Simulating the prehistoric use of fire through computer models
Archaeologists often use the percentages of heat-affected stone or bone artifacts found at archaeological sites as a way to determine how frequently fire was used by the inhabitants. Andrew Sorensen and Fulco Scherjon have come up with a computer model called 'fiReproxies' to simulate how fires used by prehistoric peoples affect artefacts buried in the substrate below. Publication in PLOS ONE.
The fiReproxies model allows researchers to reconstruct the archaeological record and to test the relative importance of various cultural and environmental conditions (like wood fuel availability, group mobility or sedimentation rates at an archaeological site) in determining how and when fire is used and better understand how these factors, in turn, influence the rates at which artefacts are accidentally heated within an archaeological layer.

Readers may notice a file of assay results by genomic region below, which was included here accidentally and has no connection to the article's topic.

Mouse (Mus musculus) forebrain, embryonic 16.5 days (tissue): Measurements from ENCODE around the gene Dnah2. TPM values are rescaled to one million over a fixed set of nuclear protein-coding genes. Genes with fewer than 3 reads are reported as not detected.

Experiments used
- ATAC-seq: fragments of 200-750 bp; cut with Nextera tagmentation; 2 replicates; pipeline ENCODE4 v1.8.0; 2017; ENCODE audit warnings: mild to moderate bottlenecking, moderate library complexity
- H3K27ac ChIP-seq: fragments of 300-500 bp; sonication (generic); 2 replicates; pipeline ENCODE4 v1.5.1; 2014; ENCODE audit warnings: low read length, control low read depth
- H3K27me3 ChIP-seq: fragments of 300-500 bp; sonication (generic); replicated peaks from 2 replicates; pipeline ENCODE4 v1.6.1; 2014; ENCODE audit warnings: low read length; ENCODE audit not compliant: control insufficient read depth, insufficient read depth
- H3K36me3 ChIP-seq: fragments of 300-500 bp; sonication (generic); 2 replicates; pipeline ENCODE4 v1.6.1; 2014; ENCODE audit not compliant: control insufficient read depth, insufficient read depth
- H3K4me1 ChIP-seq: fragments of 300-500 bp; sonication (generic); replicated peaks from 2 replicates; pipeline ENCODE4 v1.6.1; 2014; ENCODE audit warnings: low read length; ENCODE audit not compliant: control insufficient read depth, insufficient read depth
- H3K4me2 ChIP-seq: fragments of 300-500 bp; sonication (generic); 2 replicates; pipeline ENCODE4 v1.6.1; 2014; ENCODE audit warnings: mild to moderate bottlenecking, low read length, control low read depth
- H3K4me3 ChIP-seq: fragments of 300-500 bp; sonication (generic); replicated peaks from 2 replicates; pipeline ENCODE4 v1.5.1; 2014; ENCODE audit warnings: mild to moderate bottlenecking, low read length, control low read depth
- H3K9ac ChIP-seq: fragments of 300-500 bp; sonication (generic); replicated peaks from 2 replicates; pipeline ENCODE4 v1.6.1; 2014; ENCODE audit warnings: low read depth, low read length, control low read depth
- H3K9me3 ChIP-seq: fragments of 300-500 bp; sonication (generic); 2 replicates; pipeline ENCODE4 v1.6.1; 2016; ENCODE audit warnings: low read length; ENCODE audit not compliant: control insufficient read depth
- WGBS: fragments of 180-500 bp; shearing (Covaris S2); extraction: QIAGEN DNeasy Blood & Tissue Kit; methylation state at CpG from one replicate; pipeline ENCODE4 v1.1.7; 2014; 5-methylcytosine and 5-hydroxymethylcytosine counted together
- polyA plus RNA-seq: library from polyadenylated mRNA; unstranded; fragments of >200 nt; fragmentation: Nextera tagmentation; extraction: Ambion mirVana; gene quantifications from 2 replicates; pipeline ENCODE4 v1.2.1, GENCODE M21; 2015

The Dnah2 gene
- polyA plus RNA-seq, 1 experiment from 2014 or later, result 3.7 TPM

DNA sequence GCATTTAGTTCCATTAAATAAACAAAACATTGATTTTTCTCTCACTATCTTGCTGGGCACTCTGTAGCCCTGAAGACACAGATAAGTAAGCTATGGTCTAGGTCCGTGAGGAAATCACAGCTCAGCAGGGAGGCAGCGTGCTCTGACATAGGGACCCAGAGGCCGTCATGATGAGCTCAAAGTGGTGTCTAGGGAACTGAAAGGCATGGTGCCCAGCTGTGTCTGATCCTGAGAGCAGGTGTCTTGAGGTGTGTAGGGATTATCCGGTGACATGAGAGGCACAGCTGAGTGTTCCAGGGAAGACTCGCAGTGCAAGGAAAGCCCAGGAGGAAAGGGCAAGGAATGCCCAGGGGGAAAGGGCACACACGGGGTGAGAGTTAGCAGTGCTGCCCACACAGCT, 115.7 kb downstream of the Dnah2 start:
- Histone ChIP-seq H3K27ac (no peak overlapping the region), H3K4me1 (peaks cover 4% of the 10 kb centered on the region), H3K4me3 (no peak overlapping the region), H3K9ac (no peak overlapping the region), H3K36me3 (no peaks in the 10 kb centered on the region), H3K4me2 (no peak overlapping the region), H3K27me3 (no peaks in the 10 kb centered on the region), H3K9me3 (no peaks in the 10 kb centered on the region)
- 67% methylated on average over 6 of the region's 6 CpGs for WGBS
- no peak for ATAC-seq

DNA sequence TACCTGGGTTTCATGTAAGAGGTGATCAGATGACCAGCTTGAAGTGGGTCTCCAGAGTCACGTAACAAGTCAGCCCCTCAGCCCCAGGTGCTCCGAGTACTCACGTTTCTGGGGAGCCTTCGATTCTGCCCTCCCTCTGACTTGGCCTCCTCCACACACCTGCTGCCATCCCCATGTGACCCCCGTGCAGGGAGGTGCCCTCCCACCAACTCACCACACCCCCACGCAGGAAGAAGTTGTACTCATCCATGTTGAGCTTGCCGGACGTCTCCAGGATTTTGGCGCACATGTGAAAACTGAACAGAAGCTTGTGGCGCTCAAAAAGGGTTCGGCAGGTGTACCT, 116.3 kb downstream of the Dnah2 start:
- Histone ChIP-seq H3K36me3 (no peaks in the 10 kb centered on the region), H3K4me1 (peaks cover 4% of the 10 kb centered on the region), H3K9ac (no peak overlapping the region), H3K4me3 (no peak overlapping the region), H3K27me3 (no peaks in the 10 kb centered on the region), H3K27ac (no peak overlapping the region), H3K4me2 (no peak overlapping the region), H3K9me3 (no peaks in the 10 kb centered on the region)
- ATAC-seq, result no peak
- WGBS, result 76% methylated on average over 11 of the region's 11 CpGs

Interpreting fire signals
As an illustrative example, the study models conditions expected at a Middle Palaeolithic Neandertal site over time and demonstrates that during colder climatic conditions the expected number of heated artefacts produced are lower than during warmer climatic conditions, even when fire is used regularly during both periods. This has implications for how archaeologists interpret differences in fire signals between layers deposited during cold and warm climatic periods.
Read the article in PLOS ONE.